1) Craft a Human Centered Service Line Strategy: A health system in the northeast was faced with the imperative to put a face on their women’s health service line. Above all else, it was critical that they understand the voice and experience of the community they serve, and that they pull that understanding though all communications touch-points. With numerous unique customer cohorts touching this service line, it was imperative that we spend ample time in the field—in this case, the system’s community at-large—to engage in dialogues with internal and external stakeholders. Equipping both LIFT and the system with the proper empathic context, this work eventually led to a design thinking workshop where we created a multi-channel, human-centered marketing communications program.
2) Champion an Empathic Brand Refresh: A rural hospital in Ohio was struggling to understand their internal and external stakeholders. They wanted to align a desire for a new brand identity with the sensibilities of the community they served. They knew that “what was outside the doors of the hospital was what was inside the doors of the hospital” yet, they struggled to understand where the hospital intersected with the community they served. Using qualitative insights gathering and multidisciplinary stakeholder co-creation workshops with the help of LIFT, the hospital was able to unify the internal stakeholder voice with the external stakeholder voice—creating a brand that was harmonious and relatable to their employees as well as the community they care for.
3) Embrace an Experience-Oriented Service Design: A metropolitan children’s hospital was faced with the need to better understand the various stakeholders involved in the urgent care transaction. Using ethnography, LIFT helped our client uncover the lived experiences of the parent (and related familial stakeholders), their intake staff, and clinical staff involved in the urgent care setting. We mapped the journey of each cohort to determine the needs and expectations of various stakeholders involved in the urgent care transaction. Afterwords, using learnings from our research, LIFT hosted a design thinking workshop. In the workshop, we explored current-state problems and related stakeholder needs in an effort to envision future state programs for marketing, education, and service design initiatives.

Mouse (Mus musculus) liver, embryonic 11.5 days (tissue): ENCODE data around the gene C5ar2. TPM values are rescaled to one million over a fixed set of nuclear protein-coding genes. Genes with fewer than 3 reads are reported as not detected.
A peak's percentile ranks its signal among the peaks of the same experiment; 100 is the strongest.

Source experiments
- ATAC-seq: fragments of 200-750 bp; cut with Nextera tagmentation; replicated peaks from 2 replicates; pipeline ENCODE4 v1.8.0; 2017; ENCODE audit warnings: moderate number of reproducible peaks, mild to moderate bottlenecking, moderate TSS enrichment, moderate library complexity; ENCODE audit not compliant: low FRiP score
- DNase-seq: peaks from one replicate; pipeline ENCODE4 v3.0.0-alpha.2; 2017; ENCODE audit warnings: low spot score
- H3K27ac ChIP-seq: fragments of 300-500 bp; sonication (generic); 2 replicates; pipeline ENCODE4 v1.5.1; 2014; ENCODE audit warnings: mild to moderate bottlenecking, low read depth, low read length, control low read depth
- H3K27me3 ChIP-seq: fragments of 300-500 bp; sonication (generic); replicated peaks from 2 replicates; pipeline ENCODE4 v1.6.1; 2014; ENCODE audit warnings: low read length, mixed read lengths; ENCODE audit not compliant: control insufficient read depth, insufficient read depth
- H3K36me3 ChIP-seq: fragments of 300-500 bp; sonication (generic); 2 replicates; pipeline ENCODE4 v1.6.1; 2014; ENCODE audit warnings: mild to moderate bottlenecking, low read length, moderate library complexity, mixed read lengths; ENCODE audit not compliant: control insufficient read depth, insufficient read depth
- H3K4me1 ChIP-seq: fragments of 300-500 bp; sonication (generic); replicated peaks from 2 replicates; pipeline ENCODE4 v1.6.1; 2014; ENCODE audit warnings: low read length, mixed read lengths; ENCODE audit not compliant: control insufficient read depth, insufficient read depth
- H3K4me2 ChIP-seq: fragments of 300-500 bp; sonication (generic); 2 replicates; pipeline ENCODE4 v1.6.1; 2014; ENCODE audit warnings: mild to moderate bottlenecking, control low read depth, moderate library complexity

4) Leverage Telemedicine as a Window into the Lived Experience: Pre-pandemic, telemedicine was hampered by a variety of obstacles that stagnated widespread adoption. The dynamics of COVID-19 of course changes all of that, and accordingly these obstacles began to fall. The fact is, the telemedicine genie is not going back in the bottle, and working collaboratively across the entire hospital system is the only way to manage this tremendous change. Design thinking offers the perfect framework to leverage telemedicine in new and unconventional ways, allowing you to effectively engage with patients and simultaneously gain access to important insight. LIFT is working with numerous healthcare stakeholders to explore opportunities in this arena, while leveraging the principles and protocols of design thinking to rapidly design solutions that capitalize on them.
2021 will surely be a year of change—and if there was ever a year to try something new, I would venture that 2021 is that year. so, get started. Find an agency partner who understands design and find one area to focus—a service line, a patient experience strategy, or a community need that you are charged with meeting. Then, do a little insights gathering. Focus only on that one small area and gather as much stakeholder insights as possible.
At the end of the day, the onus is on you to have the courage to take the leap into design thinking. Fortunately, LIFT is here to help you walk the path.